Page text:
Monday, October 28, 2013

Letter to President

Good analogy from a missionary.

We are the silver of our grand Father in Heaven, the Silverman. And He is working us. There is lots of pounding and lots of heat. And it is a process. And the process will go on until we are at the point that He finds acceptable. He isnt going to pull us out of the fire until He sees His image in our countanace. So if you dont want the fire, you dont want the heat, you have to realize why you have the fire why you have the heat. And the quicker you figure that out, the quicker it will get better. But it is always important to keep in mind that He knows our limits. He will never pound us harder that we have strength and He will never heat us to the point that we will melt. He does it because He loves us. And He sees our potential.



The goal of every missionary should be to Find, Teach, and Baptize.  

Statistics compiled by the church show that for every baptism a missionary must teach 3 fourth lessons because 2 people will drop off after the third lesson.  

In order to have 3 fourth lessons,  a missionary must teach 6 third lessons because half of those will drop off.

In order to have 6 third lessons, a missionary must teach 12 second lessons because half of those will drop off.

In order to have 12 second lessons, a missionary must teach 39 first lessons because even more of those will drop off. 

In order to have 39 first lessons, a missionary must have 312 meaningful conversations.

That statistic makes the missionaries swallow hard, but when you break that statistic down into days it becomes easier.  When you take 30 days in a month and divide it into 312 meaningful conversations per month, each missionary only has to have approximately 10 meaningful conversations per day in order to get 1 baptism per month.  

The mission goal for baptisms has been 20 baptisms per month.  In the last three years, that goal has only been reached once when the mission had 23 baptisms in a month.  It was a a real victory.  

This is the time of "The Hastening" and we have more missionaries than ever in the Italy Rome Mission.   Goals are meant to inspire us and lift us to higher plateaus, therefore, the new goal has been raised to 40 baptisms per month.  It's a lofty goal for this mission, but goals are meant to not only be met but also exceeded.  

* * *
(Here's an interesting side note:  The Rome Temple will have two endowment rooms.  Each room will seat 40 people.  The goal of 40 baptisms was set at the last Capi Conference.  Two days later we found out that each endowment room holds 40 people.  Was it a Coincidence or Inspiration?)

Letter to President

This is the type of letter every mission president loves!

The mission is amazing.   I learn so much, and get to experience so many great things and really realize how much the Lords hand has touched my life. My first full week this transfer has been a rocking success. In our correlation we decided the difference will come from member present lessons so we set an ambitious goal of 9 last week, and the Lord helped us according to our faith and got us 10! We always prayed so hard to get some new people to teach and in almost no time we recieved 3 new investigators. One girl at the station asked what we did. One lady saw the book of mormon and told us her son in Romania is mormon and she was never happy about it but something touched her at that time and now she wants to know why he switched religions and what makes our message so different and special. Then during our spiritual thought about prophets after English course one of our students got up and said I wnat to know more about this! So awesome! We have been blessed so much with work to do here. We have two great progressing investigators as well. Isaac is a man who we teach almost everyday and really wants to find how we can come unto Christ. Our other is Godfred, he is an absolute stud. His father is a very strong member of two years and his mother despises the church, so he is in a tough situation but he loves the lessons, and knows this is the true church, so he is preparing to be baptized at the end of Novemeber. The Lord has helped us to a great work integrating him with the yough since he is 18.  He has become good friends with some of the youth in our ward and their testimonies have really helped him grow.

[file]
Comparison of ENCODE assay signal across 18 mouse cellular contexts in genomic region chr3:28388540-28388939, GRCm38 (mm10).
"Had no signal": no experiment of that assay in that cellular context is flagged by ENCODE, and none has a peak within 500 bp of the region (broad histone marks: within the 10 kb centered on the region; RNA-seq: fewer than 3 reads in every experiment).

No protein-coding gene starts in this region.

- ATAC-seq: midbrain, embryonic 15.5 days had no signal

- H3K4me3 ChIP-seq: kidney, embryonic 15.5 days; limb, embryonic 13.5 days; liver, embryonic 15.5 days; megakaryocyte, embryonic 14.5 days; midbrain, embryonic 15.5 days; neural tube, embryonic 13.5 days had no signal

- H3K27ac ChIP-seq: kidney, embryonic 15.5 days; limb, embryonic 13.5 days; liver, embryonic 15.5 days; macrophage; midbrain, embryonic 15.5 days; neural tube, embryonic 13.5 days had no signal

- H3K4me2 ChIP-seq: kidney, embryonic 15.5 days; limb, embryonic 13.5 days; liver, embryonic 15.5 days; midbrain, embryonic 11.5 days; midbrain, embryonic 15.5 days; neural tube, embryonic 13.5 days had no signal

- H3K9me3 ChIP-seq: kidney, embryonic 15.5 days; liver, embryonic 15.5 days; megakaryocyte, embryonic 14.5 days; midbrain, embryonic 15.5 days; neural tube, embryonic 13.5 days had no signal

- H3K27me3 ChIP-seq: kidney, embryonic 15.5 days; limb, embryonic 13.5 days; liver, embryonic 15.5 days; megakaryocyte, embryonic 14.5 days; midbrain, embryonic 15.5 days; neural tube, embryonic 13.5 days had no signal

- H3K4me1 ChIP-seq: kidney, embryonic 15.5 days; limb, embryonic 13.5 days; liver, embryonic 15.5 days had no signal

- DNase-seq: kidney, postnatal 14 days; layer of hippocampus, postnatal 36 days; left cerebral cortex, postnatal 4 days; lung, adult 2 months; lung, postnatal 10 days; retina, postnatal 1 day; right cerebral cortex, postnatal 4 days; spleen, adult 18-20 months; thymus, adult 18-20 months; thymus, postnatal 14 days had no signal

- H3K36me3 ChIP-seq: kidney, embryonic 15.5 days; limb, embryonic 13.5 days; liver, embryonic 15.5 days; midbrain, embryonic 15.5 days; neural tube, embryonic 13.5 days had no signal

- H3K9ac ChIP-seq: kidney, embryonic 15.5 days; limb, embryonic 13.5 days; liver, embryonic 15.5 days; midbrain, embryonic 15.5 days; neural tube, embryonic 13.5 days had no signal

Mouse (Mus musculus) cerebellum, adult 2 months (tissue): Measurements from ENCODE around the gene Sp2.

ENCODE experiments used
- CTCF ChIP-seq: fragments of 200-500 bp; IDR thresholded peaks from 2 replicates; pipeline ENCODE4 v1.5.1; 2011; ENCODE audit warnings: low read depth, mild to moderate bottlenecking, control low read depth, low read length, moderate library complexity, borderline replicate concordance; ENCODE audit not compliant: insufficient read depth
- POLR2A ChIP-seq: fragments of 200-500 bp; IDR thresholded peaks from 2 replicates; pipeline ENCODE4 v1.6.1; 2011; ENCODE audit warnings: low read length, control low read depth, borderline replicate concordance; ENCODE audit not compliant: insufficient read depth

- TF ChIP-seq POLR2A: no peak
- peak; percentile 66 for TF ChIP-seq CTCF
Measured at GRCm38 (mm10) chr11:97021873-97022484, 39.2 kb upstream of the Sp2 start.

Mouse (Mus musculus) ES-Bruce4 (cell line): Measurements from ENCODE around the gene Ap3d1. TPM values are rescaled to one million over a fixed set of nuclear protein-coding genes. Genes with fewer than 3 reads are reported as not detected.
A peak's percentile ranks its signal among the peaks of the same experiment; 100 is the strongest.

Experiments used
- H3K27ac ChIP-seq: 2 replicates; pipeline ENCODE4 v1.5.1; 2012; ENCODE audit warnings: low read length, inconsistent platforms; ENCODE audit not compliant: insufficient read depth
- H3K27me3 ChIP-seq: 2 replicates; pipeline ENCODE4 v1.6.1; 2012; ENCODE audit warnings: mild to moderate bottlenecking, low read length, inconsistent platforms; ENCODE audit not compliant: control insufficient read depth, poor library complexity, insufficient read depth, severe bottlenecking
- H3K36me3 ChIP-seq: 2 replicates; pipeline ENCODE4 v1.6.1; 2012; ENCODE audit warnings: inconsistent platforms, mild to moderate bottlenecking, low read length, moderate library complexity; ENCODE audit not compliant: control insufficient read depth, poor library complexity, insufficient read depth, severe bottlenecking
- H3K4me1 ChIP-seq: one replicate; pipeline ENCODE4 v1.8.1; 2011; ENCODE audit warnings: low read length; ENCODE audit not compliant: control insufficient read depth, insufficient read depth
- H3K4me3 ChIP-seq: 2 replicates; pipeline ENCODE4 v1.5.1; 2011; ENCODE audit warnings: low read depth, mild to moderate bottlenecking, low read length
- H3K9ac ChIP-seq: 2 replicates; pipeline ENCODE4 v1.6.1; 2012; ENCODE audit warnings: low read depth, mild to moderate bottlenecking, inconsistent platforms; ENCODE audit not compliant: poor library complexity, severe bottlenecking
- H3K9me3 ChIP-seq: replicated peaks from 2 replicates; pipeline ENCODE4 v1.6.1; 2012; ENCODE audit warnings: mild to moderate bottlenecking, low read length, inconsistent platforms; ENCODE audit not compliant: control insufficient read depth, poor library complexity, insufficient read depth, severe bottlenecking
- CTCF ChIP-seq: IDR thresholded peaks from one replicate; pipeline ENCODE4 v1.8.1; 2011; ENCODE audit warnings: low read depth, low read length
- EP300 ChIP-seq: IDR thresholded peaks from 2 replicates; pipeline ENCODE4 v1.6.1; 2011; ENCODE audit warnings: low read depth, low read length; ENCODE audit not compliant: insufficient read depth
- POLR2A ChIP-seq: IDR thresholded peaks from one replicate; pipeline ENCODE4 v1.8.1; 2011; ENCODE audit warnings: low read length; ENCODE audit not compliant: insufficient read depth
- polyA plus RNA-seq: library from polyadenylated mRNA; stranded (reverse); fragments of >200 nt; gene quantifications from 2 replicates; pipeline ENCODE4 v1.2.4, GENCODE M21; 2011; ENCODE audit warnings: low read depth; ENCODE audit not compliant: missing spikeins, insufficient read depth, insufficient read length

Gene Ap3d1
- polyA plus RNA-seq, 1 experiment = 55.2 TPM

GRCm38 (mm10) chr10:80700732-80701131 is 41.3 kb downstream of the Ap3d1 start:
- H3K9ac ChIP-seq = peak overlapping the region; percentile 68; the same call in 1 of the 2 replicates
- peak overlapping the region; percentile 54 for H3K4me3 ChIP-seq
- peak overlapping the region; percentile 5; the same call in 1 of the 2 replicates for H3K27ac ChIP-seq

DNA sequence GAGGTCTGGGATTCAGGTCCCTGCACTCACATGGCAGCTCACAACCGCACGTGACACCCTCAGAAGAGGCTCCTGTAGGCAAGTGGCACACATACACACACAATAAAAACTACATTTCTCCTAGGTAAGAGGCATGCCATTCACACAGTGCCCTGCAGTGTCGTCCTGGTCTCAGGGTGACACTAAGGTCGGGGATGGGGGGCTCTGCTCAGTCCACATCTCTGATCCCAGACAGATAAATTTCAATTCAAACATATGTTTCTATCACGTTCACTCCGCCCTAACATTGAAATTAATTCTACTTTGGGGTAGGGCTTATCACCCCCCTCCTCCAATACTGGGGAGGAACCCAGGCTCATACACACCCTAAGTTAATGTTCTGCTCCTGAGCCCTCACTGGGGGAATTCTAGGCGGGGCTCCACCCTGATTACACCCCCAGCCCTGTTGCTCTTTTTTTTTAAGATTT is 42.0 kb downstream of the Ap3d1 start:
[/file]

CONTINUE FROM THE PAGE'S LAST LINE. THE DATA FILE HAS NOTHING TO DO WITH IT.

Saturday, October 26, 2013

Capi Conference

October 25, 2013

Capi (leader) Conference is held every other transfer which equates to once every three months or quarterly.  It's an opportunity to bring all the zone leaders and sister training leaders from across the mission to one location and do training.  In the Italy Rome Mission, this is a huge undertaking because the leaders either have to fly because they are on islands, take 10 hr. train rides, or travel long distances by train or bus.  The office elders are new at making all the travel arrangements and scheduling since they have only been in the office for a week.  Kudos to them because of how they made all the arrangements and got everybody to Rome and then home again.  It's really a massive undertaking.

I owe a big thank you to one of the senior couples who came and helped me cook and serve the food.  It's a big job to feed that many hungry missionaries.  It amazes me how much food hungry elders can consume.  The sisters usually eat their fair share, but some of the elders can consume what would normally feed a whole family.  Surprisingly, the elders usually lose weight, and the sisters gain weight.  My theory is that the elders mainly eat when someone else feeds them and then walk it off.  The sisters, on the other hand, cook and try to learn how to prepare the food so they can cook for their families when they get home.  They probably taste it as they prepare it and then eat the final product.